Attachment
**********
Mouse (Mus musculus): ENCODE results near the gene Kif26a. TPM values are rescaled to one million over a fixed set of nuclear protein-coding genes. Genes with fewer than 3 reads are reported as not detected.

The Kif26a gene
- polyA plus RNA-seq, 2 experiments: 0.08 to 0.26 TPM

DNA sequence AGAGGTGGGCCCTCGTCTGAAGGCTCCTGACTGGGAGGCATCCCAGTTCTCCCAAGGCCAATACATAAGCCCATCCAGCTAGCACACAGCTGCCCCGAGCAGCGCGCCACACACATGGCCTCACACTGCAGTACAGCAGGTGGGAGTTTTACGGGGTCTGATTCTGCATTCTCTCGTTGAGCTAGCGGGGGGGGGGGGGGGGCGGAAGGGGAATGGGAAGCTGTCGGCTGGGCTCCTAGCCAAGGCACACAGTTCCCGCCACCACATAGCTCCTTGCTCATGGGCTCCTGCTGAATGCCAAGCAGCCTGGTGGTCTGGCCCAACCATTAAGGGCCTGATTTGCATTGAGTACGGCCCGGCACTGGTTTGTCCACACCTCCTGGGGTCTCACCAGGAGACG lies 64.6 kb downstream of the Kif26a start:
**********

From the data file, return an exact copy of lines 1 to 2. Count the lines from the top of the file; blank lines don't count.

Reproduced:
Mouse (Mus musculus): ENCODE results near the gene Kif26a. TPM values are rescaled to one million over a fixed set of nuclear protein-coding genes. Genes with fewer than 3 reads are reported as not detected.

The Kif26a gene